Peeked Binds (identified by position):
--------------------------------------

   1 - :1 (VARCHAR2(30), CSID=873): 'undefined'

Predicate Information (identified by operation id):
---------------------------------------------------

   2 - access("ORDER_MODE_EXT"=:OM)


25 rows selected. 

Tanel’s scripts prove the expected index-based access path was chosen for my bind value. Indexed based access is ok for this particular bind value (‘undefined’) because it’s a small subset of the table. But what about the other extreme, ‘online’ orders? Let’s try passing a different bind variable:

SQL> exec :om := 'online'

PL/SQL procedure successfully completed.

SQL> select /* atp-test */ /*+ gather_plan_statistics */ count(*) from orders where order_mode_ext = :om;

  COUNT(*)
----------
  12625080

1 row selected. 
 
SQL_ID: 1cw6t95y0jcsm

Again, let’s have a look at the shared pool:

SQL>@xi 1cw6t95y0jcsm %
eXplain the execution plan for sqlid 1cw6t95y0jcsm child %...

PLAN_TABLE_OUTPUT
-----------------------------------------------------------------------------------------------------------
SQL_ID  1cw6t95y0jcsm, child number 0
-------------------------------------
select /* atp-test */ /*+ gather_plan_statistics */ count(*) from
orders where order_mode_ext = :om

Plan hash value: 545586833

-----------------------------------------------------------------------------------------------------------
| Id  | Operation         | Name           | Starts | E-Rows | Cost (%CPU)| A-Rows |   A-Time   | Buffers |
-----------------------------------------------------------------------------------------------------------
|   0 | SELECT STATEMENT  |                |      1 |        |   311 (100)|      1 |00:00:01.01 |   33760 |
|   1 |  SORT AGGREGATE   |                |      1 |      1 |            |      1 |00:00:01.01 |   33760 |
|*  2 |   INDEX RANGE SCAN| I_ORDERS_OMEXT |      1 |    113K|   311   (1)|     12M|00:00:01.36 |   33760 |
-----------------------------------------------------------------------------------------------------------

Peeked Binds (identified by position):
--------------------------------------

   1 - :1 (VARCHAR2(30), CSID=873): 'undefined'

Predicate Information (identified by operation id):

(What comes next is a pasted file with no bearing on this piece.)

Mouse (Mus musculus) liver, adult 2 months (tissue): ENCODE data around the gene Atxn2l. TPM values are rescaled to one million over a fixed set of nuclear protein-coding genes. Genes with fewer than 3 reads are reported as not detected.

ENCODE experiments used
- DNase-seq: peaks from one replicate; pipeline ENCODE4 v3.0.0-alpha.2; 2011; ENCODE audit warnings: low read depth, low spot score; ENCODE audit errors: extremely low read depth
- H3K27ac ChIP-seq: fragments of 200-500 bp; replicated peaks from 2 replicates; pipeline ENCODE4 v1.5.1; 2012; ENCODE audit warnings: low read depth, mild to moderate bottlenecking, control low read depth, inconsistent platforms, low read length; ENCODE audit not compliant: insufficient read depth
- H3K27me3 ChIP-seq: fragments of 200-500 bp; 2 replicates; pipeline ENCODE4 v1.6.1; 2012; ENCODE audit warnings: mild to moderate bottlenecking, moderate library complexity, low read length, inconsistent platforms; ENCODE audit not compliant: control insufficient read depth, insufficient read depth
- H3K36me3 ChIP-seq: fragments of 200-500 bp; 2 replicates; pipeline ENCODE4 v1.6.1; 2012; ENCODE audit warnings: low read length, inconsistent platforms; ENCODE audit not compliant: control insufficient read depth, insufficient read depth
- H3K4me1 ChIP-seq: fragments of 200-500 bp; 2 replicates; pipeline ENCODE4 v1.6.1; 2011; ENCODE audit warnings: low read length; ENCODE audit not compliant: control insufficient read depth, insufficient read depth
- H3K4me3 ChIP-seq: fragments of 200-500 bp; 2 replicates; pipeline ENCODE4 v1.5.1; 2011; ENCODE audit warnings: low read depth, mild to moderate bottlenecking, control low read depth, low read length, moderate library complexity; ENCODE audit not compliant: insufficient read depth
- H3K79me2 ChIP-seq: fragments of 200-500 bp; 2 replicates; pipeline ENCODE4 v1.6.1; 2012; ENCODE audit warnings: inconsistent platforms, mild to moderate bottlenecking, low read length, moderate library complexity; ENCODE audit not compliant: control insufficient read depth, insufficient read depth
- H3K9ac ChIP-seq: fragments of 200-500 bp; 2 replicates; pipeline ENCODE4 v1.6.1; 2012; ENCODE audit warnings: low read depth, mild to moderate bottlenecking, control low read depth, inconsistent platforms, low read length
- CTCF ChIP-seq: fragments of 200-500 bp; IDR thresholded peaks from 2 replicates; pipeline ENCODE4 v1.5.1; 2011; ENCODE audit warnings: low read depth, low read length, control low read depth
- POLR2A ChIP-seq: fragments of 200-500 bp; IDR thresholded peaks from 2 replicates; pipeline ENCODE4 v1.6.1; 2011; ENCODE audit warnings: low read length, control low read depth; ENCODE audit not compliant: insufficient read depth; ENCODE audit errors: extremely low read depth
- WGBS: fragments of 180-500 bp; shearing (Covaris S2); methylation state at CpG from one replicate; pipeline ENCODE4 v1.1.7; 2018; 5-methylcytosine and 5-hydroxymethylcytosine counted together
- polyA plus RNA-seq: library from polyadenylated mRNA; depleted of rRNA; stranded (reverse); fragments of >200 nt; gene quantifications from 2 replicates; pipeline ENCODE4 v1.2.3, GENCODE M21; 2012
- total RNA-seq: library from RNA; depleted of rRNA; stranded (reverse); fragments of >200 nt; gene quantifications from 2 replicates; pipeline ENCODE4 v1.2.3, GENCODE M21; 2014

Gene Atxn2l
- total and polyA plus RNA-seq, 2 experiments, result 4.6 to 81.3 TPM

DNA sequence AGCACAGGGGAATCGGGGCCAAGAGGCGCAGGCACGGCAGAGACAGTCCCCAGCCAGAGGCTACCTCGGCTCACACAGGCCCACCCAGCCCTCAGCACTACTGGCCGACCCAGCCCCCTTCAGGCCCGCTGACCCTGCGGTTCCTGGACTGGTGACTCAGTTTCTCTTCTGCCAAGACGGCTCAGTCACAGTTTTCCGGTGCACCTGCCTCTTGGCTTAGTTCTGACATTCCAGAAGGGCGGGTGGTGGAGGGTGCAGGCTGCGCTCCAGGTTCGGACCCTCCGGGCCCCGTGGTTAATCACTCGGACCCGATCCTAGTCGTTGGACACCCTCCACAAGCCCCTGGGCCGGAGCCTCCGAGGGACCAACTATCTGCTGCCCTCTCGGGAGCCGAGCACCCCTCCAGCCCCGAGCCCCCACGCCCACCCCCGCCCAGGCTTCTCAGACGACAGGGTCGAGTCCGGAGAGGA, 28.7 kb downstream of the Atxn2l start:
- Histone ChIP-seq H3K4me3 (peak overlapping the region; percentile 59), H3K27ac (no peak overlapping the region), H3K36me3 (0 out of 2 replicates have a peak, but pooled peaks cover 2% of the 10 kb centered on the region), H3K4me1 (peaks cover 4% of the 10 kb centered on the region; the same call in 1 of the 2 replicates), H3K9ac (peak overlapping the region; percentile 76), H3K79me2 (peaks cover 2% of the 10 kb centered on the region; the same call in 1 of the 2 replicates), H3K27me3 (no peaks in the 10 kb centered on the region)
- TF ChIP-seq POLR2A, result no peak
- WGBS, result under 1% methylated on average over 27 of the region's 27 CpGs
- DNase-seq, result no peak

---------------------------------------------------

   2 - access("ORDER_MODE_EXT"=:OM)


25 rows selected.

SQL>select plan_hash_value, child_number, invalidations, executions, is_bind_aware, is_bind_sensitive
 2 from v$sql where sql_id = '1cw6t95y0jcsm';

PLAN_HASH_VALUE CHILD_NUMBER INVALIDATIONS EXECUTIONS I I
--------------- ------------ ------------- ---------- - -
      545586833            0             0          2 N Y  

No change after the second execution (I know, this isn’t the full story).

Triggering the re-parse

Let’s assume further that PHV 545586833 (the index-based plan) causes immense problems for the application and you need the database to reparse quickly since you know the “wrong” bind variable has been passed to the cursor as a one-off. You also realise that you forgot to implement plan stability measures to prevent this problem from occurring in the first place.

Keeping with the story, you don’t want to wait for Adaptive Cursor Sharing to help you, and need to take action. In the past, you could have used dbms_shared_pool to remedy the situation, but again, it’s not available at the time of writing.

There is another option though, but it comes with caveats.

From what I can tell the process you are about to read is the only option to force a reparse of a cursor referencing the table, but it’s a blunt and harsh method. It will force a re-parse of all cursors referencing the table. Only use it if there is no other option! You may end up fixing one problem and causing many others.

A table-DDL operation causes Oracle to re-parse all SQL statements referring to the table. After the most careful considerations about the side-effect on other SQL statements you have been given the green light by management to go ahead. The potential gain is considered worth the pain.

Before I made any changes, here’s the state of play:

SQL> select object_name, object_type, sysdate as now, to_char(last_ddl_time,'dd.mm.yyyy hh24:mi:ss')
 2 from dba_objects where object_name = 'ORDERS' and owner = 'SOE';